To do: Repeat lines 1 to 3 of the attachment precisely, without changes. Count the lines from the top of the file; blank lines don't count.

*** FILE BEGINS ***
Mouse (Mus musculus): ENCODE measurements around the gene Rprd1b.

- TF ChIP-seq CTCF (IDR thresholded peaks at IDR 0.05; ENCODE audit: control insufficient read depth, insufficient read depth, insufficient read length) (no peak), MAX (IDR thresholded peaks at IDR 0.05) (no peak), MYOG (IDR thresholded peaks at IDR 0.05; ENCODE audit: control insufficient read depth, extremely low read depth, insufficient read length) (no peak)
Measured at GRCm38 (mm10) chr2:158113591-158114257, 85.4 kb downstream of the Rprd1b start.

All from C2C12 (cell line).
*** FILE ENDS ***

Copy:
Mouse (Mus musculus): ENCODE measurements around the gene Rprd1b.

- TF ChIP-seq CTCF (IDR thresholded peaks at IDR 0.05; ENCODE audit: control insufficient read depth, insufficient read depth, insufficient read length) (no peak), MAX (IDR thresholded peaks at IDR 0.05) (no peak), MYOG (IDR thresholded peaks at IDR 0.05; ENCODE audit: control insufficient read depth, extremely low read depth, insufficient read length) (no peak)
Measured at GRCm38 (mm10) chr2:158113591-158114257, 85.4 kb downstream of the Rprd1b start.